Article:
Human mobility data and analysis for urban resilience: A systematic review

Masahiko Haraguchi, Akihiko Nishino, Akira Kodaka, Maura Allaire, Upmanu Lall, Liao Kuei-Hsien, Kaya Onda, Kota Tsubouchi, Naohiko Kohtake

Research output: Contribution to journalArticlepeer-review

15 Citations (Scopus)


The impacts of disasters are increasing due to climate change and unplanned urbanization. Big and open data offer considerable potential for analyzing and predicting human mobility during disaster events, including the COVID-19 pandemic, leading to better disaster risk reduction (DRR) planning. However, the value of human mobility data and analysis (HMDA) in urban resilience research is poorly understood. This review highlights key opportunities for and challenges hindering the use of HMDA in DRR in urban planning and risk science, as well as insights from practitioners. A gap in research on HMDA for data-driven DRR planning was identified. By examining human mobility studies and their respective analytical and planning tools, this paper offers deeper insights into the challenges that must be addressed to improve the development of effective data-driven DRR planning, from data collection to implementation. In future work on HMDA, (i) the human mobility of vulnerable populations should be targeted, (ii) research should focus on disaster mitigation and prevention, (iii) analytical methods for evidence-based disaster planning should be developed, (iv) different types of data should be integrated into analyses to overcome methodological challenges, and (v) a decision-making framework should be developed for evidence-based urban planning through transdisciplinary knowledge co-production.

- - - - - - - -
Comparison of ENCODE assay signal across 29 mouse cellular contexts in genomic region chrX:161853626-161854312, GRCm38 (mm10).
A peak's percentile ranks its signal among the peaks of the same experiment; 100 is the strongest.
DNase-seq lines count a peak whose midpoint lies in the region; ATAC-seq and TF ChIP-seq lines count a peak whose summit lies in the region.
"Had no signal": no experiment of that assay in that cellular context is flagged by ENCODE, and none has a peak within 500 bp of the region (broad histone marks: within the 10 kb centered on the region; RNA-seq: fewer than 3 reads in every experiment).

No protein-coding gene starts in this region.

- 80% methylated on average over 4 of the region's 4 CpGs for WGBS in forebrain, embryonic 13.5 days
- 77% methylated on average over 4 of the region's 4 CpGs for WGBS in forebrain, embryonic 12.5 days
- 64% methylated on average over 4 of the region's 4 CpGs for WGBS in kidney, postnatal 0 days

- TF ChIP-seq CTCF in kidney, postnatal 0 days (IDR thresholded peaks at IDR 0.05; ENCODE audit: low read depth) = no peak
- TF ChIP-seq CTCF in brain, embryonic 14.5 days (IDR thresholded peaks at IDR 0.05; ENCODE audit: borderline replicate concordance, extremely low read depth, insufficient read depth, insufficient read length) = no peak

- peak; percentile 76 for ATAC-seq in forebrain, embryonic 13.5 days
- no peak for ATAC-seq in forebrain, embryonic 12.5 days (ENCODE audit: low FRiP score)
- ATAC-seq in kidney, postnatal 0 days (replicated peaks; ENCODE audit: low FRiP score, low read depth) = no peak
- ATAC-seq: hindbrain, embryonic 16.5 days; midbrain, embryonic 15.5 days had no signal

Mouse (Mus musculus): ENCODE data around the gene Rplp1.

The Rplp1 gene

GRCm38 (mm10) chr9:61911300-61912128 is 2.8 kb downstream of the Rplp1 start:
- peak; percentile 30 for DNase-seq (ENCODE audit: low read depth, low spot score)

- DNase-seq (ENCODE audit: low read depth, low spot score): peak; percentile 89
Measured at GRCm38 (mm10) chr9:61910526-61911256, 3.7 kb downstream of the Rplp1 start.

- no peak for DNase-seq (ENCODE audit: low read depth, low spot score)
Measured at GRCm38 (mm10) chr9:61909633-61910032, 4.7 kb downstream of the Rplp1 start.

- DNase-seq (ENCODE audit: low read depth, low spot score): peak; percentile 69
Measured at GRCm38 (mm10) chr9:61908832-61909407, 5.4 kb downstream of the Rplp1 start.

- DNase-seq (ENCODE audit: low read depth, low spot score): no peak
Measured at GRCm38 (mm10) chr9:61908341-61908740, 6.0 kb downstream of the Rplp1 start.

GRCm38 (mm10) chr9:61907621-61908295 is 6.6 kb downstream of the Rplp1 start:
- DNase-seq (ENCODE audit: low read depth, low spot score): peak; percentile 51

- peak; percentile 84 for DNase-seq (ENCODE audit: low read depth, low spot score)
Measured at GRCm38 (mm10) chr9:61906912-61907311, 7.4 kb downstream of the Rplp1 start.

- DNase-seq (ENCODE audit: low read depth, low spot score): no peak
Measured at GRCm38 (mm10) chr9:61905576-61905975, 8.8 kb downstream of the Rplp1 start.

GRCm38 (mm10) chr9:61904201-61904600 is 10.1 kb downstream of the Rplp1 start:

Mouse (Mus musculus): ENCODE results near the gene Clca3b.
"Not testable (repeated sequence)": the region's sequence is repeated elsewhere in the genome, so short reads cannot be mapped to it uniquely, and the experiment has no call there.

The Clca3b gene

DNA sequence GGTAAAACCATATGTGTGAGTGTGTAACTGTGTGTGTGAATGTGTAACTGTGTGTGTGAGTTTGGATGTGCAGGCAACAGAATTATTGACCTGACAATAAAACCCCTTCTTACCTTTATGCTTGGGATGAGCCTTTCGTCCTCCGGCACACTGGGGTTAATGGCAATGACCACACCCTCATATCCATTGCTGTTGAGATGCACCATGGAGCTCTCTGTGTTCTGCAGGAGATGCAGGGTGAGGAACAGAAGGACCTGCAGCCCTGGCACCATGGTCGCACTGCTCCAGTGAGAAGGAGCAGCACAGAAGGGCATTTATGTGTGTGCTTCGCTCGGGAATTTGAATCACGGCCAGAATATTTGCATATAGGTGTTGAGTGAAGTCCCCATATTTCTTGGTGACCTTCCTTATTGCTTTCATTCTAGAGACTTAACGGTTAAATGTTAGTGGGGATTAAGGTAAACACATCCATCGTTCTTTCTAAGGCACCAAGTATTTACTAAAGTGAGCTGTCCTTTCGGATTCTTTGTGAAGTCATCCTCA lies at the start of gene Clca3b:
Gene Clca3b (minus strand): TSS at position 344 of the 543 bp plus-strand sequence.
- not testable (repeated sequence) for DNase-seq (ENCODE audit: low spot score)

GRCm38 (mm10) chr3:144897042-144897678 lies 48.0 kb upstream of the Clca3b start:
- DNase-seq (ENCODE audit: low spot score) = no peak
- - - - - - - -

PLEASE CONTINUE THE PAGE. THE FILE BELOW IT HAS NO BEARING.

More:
Original languageEnglish
Pages (from-to)1507-1535
Number of pages29
JournalEnvironment and Planning B: Urban Analytics and City Science
Issue number5
Publication statusPublished - 2022 Jun


  • Human mobility
  • disaster resilience
  • location information
  • mobile phone data
  • systematic review

ASJC Scopus subject areas

  • Geography, Planning and Development
  • Architecture
  • Urban Studies
  • Nature and Landscape Conservation
  • Management, Monitoring, Policy and Law


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